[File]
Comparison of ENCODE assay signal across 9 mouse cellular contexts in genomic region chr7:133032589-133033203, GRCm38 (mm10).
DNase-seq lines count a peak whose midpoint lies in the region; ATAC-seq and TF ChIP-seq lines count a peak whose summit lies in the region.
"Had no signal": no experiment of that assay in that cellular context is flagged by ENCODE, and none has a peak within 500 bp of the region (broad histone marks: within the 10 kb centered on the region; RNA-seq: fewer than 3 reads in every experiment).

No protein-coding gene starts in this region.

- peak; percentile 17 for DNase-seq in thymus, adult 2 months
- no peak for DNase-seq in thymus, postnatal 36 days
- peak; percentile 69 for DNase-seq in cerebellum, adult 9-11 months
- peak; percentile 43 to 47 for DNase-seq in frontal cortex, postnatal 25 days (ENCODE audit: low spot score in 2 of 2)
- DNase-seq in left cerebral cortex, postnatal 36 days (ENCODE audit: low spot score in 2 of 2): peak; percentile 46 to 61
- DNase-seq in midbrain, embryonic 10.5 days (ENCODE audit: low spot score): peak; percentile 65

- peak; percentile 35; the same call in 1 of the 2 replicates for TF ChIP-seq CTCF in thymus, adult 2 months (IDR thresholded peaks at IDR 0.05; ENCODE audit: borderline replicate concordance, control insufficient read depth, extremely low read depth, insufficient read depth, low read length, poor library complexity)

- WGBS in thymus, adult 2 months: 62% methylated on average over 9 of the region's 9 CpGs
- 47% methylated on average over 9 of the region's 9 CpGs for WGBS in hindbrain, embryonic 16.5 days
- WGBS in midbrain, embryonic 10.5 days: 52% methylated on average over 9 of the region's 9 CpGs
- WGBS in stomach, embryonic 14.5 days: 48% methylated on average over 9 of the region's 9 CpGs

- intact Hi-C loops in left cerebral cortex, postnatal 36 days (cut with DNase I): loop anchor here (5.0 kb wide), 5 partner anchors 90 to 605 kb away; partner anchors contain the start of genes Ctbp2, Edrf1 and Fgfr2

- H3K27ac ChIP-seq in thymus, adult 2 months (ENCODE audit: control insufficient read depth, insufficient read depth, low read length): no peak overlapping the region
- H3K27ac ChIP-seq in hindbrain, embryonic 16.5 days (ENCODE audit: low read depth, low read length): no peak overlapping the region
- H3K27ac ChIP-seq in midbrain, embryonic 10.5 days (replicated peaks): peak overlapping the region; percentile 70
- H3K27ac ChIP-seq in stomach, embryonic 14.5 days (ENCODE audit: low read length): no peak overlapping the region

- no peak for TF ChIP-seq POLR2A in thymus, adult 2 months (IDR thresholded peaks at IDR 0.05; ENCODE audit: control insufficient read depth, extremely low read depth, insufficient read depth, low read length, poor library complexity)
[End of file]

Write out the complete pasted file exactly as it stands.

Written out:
Comparison of ENCODE assay signal across 9 mouse cellular contexts in genomic region chr7:133032589-133033203, GRCm38 (mm10).
DNase-seq lines count a peak whose midpoint lies in the region; ATAC-seq and TF ChIP-seq lines count a peak whose summit lies in the region.
"Had no signal": no experiment of that assay in that cellular context is flagged by ENCODE, and none has a peak within 500 bp of the region (broad histone marks: within the 10 kb centered on the region; RNA-seq: fewer than 3 reads in every experiment).

No protein-coding gene starts in this region.

- peak; percentile 17 for DNase-seq in thymus, adult 2 months
- no peak for DNase-seq in thymus, postnatal 36 days
- peak; percentile 69 for DNase-seq in cerebellum, adult 9-11 months
- peak; percentile 43 to 47 for DNase-seq in frontal cortex, postnatal 25 days (ENCODE audit: low spot score in 2 of 2)
- DNase-seq in left cerebral cortex, postnatal 36 days (ENCODE audit: low spot score in 2 of 2): peak; percentile 46 to 61
- DNase-seq in midbrain, embryonic 10.5 days (ENCODE audit: low spot score): peak; percentile 65

- peak; percentile 35; the same call in 1 of the 2 replicates for TF ChIP-seq CTCF in thymus, adult 2 months (IDR thresholded peaks at IDR 0.05; ENCODE audit: borderline replicate concordance, control insufficient read depth, extremely low read depth, insufficient read depth, low read length, poor library complexity)

- WGBS in thymus, adult 2 months: 62% methylated on average over 9 of the region's 9 CpGs
- 47% methylated on average over 9 of the region's 9 CpGs for WGBS in hindbrain, embryonic 16.5 days
- WGBS in midbrain, embryonic 10.5 days: 52% methylated on average over 9 of the region's 9 CpGs
- WGBS in stomach, embryonic 14.5 days: 48% methylated on average over 9 of the region's 9 CpGs

- intact Hi-C loops in left cerebral cortex, postnatal 36 days (cut with DNase I): loop anchor here (5.0 kb wide), 5 partner anchors 90 to 605 kb away; partner anchors contain the start of genes Ctbp2, Edrf1 and Fgfr2

- H3K27ac ChIP-seq in thymus, adult 2 months (ENCODE audit: control insufficient read depth, insufficient read depth, low read length): no peak overlapping the region
- H3K27ac ChIP-seq in hindbrain, embryonic 16.5 days (ENCODE audit: low read depth, low read length): no peak overlapping the region
- H3K27ac ChIP-seq in midbrain, embryonic 10.5 days (replicated peaks): peak overlapping the region; percentile 70
- H3K27ac ChIP-seq in stomach, embryonic 14.5 days (ENCODE audit: low read length): no peak overlapping the region

- no peak for TF ChIP-seq POLR2A in thymus, adult 2 months (IDR thresholded peaks at IDR 0.05; ENCODE audit: control insufficient read depth, extremely low read depth, insufficient read depth, low read length, poor library complexity)